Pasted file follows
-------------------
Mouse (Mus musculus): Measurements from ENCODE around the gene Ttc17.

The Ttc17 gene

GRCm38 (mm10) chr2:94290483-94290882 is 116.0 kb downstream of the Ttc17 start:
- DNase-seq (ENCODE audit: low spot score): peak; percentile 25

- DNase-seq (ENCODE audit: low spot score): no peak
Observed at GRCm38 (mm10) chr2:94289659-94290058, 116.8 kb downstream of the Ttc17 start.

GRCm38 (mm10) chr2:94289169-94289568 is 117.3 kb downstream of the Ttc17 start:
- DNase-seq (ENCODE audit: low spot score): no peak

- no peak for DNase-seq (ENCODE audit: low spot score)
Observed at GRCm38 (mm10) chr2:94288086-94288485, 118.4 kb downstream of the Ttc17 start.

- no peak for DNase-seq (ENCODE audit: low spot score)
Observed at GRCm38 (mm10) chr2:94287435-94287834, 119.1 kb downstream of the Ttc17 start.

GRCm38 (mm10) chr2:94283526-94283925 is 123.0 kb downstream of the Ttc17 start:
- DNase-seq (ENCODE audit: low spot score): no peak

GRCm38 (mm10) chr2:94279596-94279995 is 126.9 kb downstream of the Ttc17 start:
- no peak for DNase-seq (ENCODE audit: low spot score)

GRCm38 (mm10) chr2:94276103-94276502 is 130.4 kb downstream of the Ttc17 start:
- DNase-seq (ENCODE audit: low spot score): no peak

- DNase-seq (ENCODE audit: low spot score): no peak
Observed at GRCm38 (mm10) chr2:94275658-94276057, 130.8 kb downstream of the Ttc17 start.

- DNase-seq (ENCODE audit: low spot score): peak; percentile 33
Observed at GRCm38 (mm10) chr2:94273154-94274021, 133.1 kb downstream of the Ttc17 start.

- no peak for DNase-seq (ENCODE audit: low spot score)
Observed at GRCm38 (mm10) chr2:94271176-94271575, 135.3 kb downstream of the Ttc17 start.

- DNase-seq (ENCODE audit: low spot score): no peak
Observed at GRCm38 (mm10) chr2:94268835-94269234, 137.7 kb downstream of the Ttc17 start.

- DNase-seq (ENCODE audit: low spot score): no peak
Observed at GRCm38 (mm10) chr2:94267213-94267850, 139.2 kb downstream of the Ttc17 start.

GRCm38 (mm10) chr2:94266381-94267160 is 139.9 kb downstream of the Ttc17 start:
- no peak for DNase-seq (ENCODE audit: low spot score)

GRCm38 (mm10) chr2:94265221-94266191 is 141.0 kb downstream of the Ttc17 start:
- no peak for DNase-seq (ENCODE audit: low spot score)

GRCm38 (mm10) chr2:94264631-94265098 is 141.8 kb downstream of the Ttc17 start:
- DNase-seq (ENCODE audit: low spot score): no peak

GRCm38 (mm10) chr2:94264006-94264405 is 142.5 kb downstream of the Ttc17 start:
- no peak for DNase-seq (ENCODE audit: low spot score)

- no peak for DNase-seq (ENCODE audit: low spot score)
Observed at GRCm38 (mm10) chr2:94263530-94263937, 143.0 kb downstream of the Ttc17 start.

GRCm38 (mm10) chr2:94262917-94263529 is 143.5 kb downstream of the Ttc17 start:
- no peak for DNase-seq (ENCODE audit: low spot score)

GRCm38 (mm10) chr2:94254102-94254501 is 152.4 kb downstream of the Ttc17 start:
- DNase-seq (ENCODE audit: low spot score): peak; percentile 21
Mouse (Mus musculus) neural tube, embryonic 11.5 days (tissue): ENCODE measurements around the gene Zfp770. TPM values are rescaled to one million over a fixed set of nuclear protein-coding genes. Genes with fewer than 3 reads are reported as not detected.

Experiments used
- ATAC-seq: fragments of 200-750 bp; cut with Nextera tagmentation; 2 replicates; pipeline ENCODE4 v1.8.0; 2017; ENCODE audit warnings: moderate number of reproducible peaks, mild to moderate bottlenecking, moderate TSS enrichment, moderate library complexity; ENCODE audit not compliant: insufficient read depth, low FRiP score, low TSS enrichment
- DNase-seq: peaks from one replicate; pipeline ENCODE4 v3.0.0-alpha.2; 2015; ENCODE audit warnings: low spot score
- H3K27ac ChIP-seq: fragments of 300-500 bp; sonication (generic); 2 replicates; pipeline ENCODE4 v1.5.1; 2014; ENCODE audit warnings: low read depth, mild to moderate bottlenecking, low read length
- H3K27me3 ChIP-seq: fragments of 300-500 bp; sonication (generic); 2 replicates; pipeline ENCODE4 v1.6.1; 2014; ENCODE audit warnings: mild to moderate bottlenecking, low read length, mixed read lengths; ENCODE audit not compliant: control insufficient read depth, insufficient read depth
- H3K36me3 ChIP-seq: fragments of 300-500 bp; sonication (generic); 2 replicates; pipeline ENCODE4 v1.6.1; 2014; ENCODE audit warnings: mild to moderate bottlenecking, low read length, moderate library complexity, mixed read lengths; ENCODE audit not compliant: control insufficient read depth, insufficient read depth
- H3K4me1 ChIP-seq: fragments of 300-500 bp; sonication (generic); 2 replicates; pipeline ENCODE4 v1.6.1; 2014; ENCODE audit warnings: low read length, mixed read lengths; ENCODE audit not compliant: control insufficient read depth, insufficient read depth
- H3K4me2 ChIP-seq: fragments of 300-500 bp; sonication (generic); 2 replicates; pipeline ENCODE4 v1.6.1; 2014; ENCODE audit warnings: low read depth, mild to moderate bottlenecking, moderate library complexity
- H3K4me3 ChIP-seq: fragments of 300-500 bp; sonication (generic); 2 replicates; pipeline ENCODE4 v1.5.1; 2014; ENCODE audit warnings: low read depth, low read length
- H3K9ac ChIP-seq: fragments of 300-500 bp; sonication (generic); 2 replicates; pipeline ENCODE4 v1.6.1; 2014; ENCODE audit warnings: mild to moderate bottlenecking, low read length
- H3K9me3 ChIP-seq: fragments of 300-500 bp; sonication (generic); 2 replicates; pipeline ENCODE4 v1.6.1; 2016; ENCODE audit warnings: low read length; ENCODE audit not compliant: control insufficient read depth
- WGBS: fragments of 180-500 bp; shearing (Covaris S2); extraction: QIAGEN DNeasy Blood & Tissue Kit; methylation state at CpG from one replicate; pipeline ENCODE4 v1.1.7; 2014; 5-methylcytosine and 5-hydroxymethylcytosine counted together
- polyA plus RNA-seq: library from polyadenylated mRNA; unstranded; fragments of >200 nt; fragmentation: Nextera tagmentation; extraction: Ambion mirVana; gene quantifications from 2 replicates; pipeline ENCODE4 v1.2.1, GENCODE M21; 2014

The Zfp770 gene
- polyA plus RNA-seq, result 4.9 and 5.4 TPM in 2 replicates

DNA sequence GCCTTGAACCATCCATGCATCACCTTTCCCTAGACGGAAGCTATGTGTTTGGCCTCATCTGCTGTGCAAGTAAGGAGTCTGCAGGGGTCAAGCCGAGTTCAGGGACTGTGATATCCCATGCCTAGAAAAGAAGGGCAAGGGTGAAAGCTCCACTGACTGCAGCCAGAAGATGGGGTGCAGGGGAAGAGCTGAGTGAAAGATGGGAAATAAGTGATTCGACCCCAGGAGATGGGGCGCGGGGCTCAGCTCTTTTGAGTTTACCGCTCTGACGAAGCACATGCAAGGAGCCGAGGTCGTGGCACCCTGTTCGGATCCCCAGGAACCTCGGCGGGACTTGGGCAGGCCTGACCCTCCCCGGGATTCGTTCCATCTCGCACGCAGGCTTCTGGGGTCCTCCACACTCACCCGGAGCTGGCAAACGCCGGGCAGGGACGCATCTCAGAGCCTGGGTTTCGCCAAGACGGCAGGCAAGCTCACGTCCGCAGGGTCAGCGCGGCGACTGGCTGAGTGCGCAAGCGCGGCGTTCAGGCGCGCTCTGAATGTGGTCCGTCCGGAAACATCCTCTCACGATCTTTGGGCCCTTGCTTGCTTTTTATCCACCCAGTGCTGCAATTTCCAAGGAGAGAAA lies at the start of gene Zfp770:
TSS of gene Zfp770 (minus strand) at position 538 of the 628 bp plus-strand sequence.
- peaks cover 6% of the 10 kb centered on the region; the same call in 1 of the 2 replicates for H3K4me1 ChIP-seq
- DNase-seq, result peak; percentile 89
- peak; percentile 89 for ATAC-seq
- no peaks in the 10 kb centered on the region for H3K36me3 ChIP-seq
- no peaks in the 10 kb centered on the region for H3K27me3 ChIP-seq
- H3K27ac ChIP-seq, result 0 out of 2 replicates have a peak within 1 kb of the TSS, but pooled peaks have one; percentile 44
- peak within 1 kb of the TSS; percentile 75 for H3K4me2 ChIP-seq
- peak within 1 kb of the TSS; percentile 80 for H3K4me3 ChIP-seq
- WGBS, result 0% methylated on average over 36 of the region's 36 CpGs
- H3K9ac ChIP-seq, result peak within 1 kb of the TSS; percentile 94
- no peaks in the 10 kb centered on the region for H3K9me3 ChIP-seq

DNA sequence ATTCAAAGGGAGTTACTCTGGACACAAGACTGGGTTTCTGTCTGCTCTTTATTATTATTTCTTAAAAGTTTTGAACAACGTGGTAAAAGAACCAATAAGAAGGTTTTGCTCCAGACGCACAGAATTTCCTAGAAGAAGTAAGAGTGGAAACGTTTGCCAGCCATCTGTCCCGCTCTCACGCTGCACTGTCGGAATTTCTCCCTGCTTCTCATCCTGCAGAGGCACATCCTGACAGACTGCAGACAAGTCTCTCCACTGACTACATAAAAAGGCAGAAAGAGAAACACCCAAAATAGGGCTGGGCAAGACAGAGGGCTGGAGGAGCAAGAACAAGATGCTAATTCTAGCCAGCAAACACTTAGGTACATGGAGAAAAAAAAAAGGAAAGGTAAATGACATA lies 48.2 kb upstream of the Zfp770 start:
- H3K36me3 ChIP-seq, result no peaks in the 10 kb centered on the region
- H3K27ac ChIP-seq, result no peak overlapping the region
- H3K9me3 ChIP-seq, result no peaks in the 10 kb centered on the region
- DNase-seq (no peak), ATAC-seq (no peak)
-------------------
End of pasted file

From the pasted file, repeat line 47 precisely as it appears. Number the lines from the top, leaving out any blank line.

- H3K27ac ChIP-seq: fragments of 300-500 bp; sonication (generic); 2 replicates; pipeline ENCODE4 v1.5.1; 2014; ENCODE audit warnings: low read depth, mild to moderate bottlenecking, low read length